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Square numbers Square numbers are obtained when a whole number is multiplied by itself. They are sometimes called perfect squares. For example, 49 is a square number. It can be written as 49 = 7 × 7 or 49 = 72. Square numbers can be illustrated using dots or counters arranged in squares: S(5) = 25 S(4) = 16 S(3) = 9 Pupils should be able to recognise square numbers up to 152 = 225 S(2) = 4 S(1) = 1

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Making square numbers The nth square number S(n) can be written as S(n) = n2. There are several ways to generate a sequence of square numbers. We can multiply a whole number by itself. For example, 25 = 5 × 5 or 25 = 52. We can add consecutive odd numbers starting from 1. For example, 25 = We can add together two consecutive triangular numbers. For example, 25 = As a challenge ask pupils to demonstrate the last three methods for generating square numbers either algebraically or by using diagrams of dots. We can find the product of two consecutive even or odd numbers and add 1. For example, 25 = 4 ×

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**Difference between consecutive squares**

Show that the difference between two consecutive square numbers is always an odd number. If we use the general form for a square number n2, where n is a whole number, we can write the square number following it as (n + 1)2. The difference between two consecutive square numbers can therefore be written as (n + 1)2 – n2 = (n + 1)(n + 1) – n2 Explain that we can use the general forms of special numbers, such as square numbers and odd numbers as shown here, to prove certain results. = n2 + n + n + 1 – n2 = 2n + 1 2n + 1 is always an odd number for any whole number n.

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Cube numbers Cube numbers are obtained when a whole number is multiplied by itself and then by itself again. For example, 64 is a cube number. It can be written as 64 = 4 × 4 × 4 or 64 = 43. Cube numbers can be illustrated using spheres arranged in cubes: Count the number of spheres in each arrangement by multiplying the number of cubes in each layer by the total number of layers. Link to volume = length × width × height. C(1) = 1 C(2) = 8 C(3) = 27 C(4) = 64 C(5) = 125 The nth cube number C(n) can be written as C(n) = n3.

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**Squares, triangles and primes**

Discuss how the highest possible score can be achieved.

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**N1.2 Calculating with integers**

Contents N1 Integers A N1.1 Classifying numbers A N1.2 Calculating with integers A N1.3 Multiples, factors and primes A N1.4 Prime factor decomposition A N1.5 LCM and HCF

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Negative numbers A positive or negative whole number, including zero, is called an integer. For example, –3 is an integer. –3 is read as ‘negative three’. This can also be written as –3. It is 3 less than 0. Explain that in maths the ‘–’ sign has two uses. One is to denote subtraction, as in 0 – 3 which means ‘take away three’ or ‘subtract three’, and the other is to denote a negative number, as in –3 ‘negative three’ which means ‘three less than zero’. In the first case, the – sign is being used as an operation and in the second case the – sign is being used to tell us that the number is negative. We could write a + sign in front of positive numbers although this is not usually necessary. 0 – 3 = –3 Here the ‘–’ sign means minus 3 or subtract 3. Here the ‘–’ sign means negative 3. We say, ‘zero minus three equals negative three’.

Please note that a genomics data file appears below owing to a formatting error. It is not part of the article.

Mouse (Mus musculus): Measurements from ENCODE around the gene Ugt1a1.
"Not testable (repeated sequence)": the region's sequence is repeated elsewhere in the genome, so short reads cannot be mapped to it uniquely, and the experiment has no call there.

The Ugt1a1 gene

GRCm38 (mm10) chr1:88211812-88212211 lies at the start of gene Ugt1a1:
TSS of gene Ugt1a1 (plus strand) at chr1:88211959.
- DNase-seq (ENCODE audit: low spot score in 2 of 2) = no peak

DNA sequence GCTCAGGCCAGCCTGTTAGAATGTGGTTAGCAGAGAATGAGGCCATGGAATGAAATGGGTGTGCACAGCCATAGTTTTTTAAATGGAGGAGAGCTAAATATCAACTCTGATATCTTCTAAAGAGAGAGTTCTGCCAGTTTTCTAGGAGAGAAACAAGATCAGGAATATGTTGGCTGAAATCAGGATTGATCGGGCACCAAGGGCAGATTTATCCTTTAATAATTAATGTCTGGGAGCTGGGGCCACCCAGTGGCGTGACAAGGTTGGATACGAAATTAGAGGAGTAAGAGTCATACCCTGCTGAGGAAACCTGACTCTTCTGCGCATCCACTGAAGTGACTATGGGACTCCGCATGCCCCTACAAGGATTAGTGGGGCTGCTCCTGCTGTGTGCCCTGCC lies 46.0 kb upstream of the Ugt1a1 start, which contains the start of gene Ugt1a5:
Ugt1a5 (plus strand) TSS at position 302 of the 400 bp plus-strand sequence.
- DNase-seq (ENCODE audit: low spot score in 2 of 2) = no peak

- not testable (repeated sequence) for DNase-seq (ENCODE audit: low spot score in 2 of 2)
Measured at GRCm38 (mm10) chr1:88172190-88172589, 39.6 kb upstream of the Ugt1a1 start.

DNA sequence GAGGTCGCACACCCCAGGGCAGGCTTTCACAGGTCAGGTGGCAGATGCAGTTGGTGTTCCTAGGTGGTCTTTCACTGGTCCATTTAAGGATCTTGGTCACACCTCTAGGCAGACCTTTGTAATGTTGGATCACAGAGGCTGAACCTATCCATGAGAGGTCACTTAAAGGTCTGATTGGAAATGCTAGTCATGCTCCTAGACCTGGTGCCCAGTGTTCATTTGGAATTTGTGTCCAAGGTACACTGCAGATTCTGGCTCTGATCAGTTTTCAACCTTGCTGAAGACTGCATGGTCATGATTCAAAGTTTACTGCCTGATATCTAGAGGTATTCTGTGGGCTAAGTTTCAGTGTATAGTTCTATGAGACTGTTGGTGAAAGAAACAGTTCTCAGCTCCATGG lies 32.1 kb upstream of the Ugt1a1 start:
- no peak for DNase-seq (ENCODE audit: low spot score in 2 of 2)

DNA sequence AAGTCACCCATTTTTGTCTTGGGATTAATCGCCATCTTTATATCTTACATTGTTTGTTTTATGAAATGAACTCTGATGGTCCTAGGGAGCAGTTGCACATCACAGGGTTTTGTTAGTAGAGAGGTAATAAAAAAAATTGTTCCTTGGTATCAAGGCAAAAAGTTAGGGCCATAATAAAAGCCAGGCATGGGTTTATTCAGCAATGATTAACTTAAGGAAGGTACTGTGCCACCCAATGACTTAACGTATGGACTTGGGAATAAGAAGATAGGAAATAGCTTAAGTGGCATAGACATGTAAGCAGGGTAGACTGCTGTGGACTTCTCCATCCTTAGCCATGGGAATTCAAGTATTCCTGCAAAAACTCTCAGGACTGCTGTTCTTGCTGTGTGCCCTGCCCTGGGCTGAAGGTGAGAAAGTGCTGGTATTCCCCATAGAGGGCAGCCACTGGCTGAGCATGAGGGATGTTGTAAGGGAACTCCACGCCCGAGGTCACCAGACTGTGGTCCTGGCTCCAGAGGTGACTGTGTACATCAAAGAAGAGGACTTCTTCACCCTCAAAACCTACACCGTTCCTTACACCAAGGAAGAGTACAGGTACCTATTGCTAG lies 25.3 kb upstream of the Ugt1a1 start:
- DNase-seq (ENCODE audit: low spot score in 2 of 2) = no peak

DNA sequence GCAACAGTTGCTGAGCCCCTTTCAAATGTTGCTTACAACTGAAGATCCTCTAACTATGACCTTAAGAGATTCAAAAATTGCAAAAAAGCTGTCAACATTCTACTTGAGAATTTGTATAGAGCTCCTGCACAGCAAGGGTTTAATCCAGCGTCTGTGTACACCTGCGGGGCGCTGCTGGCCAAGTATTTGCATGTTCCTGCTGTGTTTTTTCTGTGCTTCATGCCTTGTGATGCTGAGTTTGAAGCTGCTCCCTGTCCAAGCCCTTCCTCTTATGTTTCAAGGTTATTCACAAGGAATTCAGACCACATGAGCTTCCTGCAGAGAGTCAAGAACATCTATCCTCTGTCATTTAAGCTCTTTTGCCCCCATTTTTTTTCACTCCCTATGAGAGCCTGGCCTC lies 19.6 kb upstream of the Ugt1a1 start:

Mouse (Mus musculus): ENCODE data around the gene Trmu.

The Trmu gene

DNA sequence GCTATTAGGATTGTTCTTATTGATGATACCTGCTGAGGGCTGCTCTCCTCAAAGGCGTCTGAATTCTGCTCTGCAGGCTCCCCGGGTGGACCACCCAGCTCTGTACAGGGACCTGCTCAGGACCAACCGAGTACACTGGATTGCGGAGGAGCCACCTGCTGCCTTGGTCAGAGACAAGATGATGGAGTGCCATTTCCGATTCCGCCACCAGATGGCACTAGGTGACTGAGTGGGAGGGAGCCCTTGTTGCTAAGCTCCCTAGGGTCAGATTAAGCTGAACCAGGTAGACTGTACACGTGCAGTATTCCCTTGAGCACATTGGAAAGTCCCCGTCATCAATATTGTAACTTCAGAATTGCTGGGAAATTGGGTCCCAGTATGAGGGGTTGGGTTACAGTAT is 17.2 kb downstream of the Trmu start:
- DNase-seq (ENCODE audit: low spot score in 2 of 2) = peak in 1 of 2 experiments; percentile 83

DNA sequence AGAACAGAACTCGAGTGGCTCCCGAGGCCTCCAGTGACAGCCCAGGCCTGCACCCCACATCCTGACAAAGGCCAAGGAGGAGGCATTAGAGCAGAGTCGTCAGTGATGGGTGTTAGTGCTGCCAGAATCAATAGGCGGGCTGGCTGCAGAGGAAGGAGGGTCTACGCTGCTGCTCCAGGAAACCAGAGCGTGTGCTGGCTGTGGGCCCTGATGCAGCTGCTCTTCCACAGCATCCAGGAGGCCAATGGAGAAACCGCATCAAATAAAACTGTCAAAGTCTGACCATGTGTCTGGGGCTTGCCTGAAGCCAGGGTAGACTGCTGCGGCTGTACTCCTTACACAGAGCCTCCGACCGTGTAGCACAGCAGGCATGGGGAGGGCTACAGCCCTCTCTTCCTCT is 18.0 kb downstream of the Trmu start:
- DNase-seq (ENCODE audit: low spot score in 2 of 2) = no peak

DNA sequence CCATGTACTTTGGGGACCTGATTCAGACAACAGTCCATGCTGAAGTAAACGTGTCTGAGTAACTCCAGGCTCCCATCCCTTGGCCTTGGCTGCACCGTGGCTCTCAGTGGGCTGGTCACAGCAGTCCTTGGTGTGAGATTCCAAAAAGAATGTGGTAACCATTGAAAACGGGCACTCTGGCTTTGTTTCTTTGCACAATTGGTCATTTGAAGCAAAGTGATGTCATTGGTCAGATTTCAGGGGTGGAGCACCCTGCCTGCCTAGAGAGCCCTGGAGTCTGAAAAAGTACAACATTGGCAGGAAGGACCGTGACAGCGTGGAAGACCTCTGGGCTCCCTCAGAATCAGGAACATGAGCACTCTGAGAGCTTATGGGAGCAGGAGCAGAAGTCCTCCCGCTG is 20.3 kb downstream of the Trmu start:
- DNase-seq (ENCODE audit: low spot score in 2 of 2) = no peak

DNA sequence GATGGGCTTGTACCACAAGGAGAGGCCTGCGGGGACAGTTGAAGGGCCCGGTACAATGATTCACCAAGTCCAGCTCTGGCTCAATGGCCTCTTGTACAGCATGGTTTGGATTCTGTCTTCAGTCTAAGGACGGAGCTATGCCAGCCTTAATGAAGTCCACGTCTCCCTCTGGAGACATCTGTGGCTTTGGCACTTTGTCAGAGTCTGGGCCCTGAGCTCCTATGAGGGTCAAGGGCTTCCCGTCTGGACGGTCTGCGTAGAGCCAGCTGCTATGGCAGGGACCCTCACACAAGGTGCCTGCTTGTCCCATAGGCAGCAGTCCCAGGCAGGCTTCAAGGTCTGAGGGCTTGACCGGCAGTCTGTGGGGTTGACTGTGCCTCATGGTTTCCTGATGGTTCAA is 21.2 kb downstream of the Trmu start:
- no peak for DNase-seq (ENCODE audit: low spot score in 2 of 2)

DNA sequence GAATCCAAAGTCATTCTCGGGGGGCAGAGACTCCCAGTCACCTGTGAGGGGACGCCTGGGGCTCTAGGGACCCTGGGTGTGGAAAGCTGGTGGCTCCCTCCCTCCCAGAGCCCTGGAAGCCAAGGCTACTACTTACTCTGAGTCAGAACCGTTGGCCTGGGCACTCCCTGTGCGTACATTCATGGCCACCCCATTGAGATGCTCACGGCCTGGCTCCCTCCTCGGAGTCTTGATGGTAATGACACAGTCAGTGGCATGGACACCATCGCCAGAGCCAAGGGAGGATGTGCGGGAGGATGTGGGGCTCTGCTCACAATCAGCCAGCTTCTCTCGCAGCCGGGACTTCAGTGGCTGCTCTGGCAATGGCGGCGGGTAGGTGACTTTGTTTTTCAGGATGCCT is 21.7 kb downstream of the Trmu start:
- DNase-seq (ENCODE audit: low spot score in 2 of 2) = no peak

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**Integers on a number line**

Positive and negative integers can be shown on a number line. –8 –3 Negative integers Positive integers We can use the number line to compare integers. Discuss what we mean when we use the terms ‘greater than’ and ‘less than’ with negative numbers. We say that –3 is ‘greater than’ –8 because it is further along the line in the positive direction. For example, –3 > –8 –3 ‘is greater than’ –8

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Adding integers We can use a number line to help us add positive and negative integers. –2 + 5 = = 3 -2 3 How can we use the number line to work out –2 + 5? Start at –2 (click to highlight the –2 on the number line) and count forwards 5. On a number line we move to the right for forwards (in a positive direction) and to the left for backwards (in a negative direction). Explain that when we add or subtract integers the signs tell us whether we move up or down the number line. Unlike multiplication and division, they do not generally tell us what sign the answer will have. This depends on the starting point and the size of the numbers. It is important to stress this fact because when pupils learn the rules for multiplying and dividing negative numbers they often confuse these rules with the rules for addition and subtraction. To add a positive integer we move forwards up the number line.

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**–3 + –4 = = –7 Adding integers**

We can use a number line to help us add positive and negative integers. –3 + –4 = = –7 -7 -3 How can we use the number line to work out –3 + –4? Explain that when we add a negative number we have to move backwards down the number line. The answer can be positive or negative depending on the starting point. In this example, we start at –3 and move 4 back down the number line. Stress that adding a negative number is equivalent to subtracting the positive value of that number. To add a negative integer we move backwards down the number line. –3 + –4 is the same as –3 – 4

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**5 – 8 = = –3 Subtracting integers**

We can use a number line to help us subtract positive and negative integers. 5 – 8 = = –3 -3 5 How can we use the number line to work out 5 – 8? Explain that this could also be written as 5 – +8 (five minus positive eight), but that we don’t usually need to write + in front of a number to show that it is positive. In this example, we start at 5 (click to make the 5 orange) and count backwards 8. To subtract a positive integer we move backwards down the number line. 5 – 8 is the same as 5 – +8